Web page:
Broncoman, as a footy Mum on the Gold Coast in the 90's I was embarrassed on many occassions by the parents of players and amazed at how some kids were pretty much forced to play. Your article also bought back some fond memories as well. Top Stuff. 8.1

    Profession article Salivor, I always enjoy reading about one of the nice men of league. 8.6

    Gorilla, I think you may be showing your age and I wonder if some of the younger crew will struggle to recognise some of the artists you name. Luckily I'm an old chook and found your comparisions spot on. 8.9 Ricky May LOL.

    Willow, a look at an era, and the changes within the game. Interesting to hear how changes may affect a team. 9.2

    Am always impressed with a wicked sense of humour Beaver. Totally understand your concern and you make valid points. 8.7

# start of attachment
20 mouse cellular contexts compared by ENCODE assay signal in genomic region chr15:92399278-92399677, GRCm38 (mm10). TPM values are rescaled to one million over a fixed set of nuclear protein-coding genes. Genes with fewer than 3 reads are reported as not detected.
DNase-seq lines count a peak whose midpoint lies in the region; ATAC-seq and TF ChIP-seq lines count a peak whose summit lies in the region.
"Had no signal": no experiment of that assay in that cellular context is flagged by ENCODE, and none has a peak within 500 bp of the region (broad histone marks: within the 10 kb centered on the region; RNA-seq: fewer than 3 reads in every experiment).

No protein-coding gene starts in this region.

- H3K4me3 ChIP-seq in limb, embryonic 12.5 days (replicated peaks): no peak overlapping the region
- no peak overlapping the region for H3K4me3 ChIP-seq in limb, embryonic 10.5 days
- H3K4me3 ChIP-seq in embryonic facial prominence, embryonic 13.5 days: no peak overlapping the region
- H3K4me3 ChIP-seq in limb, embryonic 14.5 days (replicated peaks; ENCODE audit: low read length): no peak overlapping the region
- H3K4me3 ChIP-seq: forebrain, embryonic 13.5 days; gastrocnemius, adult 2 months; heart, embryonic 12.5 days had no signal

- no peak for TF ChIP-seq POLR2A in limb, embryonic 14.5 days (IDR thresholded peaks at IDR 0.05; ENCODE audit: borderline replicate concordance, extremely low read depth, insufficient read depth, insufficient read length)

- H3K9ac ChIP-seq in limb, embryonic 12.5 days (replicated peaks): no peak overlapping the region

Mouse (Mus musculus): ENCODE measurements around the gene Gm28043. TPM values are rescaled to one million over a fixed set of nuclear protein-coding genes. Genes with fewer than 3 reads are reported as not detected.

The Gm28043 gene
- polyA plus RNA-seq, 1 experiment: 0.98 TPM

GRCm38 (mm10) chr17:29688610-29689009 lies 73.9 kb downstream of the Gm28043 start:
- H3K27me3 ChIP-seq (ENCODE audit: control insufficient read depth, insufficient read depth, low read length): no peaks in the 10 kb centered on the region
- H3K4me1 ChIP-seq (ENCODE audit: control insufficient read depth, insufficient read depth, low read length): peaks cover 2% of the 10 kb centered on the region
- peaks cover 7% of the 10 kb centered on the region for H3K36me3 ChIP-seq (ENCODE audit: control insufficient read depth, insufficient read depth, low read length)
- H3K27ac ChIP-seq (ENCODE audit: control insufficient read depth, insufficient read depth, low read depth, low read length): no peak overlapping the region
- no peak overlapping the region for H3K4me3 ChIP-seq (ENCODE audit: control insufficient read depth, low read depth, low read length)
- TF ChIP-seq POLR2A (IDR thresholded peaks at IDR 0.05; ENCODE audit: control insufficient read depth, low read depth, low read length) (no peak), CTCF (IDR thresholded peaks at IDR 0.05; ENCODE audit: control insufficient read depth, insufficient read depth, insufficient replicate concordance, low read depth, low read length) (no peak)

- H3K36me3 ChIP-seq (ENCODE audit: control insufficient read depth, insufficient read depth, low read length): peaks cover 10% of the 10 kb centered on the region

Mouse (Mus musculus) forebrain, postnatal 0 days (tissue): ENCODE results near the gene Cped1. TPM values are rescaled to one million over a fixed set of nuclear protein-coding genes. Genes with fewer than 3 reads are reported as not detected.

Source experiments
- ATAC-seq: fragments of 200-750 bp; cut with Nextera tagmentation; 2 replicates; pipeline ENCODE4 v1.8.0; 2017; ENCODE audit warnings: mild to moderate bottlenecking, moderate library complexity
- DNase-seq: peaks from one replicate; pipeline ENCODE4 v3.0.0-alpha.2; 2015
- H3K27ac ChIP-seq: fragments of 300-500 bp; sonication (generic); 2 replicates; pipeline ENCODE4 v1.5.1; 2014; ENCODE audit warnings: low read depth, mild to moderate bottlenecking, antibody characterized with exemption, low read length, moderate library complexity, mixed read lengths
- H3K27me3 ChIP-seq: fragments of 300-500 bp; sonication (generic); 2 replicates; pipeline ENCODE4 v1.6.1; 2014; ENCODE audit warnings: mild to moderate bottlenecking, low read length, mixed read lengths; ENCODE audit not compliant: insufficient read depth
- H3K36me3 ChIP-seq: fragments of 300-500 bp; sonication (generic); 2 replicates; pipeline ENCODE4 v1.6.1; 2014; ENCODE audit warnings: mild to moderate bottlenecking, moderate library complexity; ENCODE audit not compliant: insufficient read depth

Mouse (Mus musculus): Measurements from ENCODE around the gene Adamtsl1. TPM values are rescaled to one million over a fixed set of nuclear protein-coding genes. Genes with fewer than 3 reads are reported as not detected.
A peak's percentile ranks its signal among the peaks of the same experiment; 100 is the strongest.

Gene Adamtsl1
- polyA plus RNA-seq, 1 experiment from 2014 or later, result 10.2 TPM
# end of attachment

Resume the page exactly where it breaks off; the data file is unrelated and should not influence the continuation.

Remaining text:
Bluebags 35

    Moffo 8.3

    Salivor 8.6

    Gorilla 8.9

    Willow 9.2



    Bronco's 16.8

    Broncoman 8.1

    Beaver On-Line 8.7

    Bluebags defeat Bronco's 35 - 16.8
     
  12. Anonymous

    Anonymous Juniors

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    Thank you Broncos, Thank you ref.
    Plus thank you to Gorilla and the Musicians Union. :lol:
     
  13. salivor

    salivor First Grade

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    Where was Hass? I know he loves his whole Brett Kenny last man thing but whos he imitating with the no show?
     
  14. gorilla

    gorilla Guest

    Heyah Willow - missed you at the last debacle - my bro-in-law puled family birthday rank and I couldn't make it.
    desperate to see us at KoJo 'gainst the Knights for a big win after the thrash of the Sharks. :twisted:
    I imagine you'd know some of those names in the muso's Union 17.
    Thought of a place for Rob Hirst (didn't have a drummer).
    Thanks, Ms Pittstop and ballgirls.
    I knew you were a chicken but I wasn't sure if you were a pullet or a chook ?
    I loved Little Stevie and Bon Scott - AC/DC were never the same after he left us.
    I'm learning the geetar right now after a 30 yr absence and Friday on my Mind is a current fav - I suppose I should put my $ were my :-O is and learn an unplugged version of Jailbreak.
    Maggie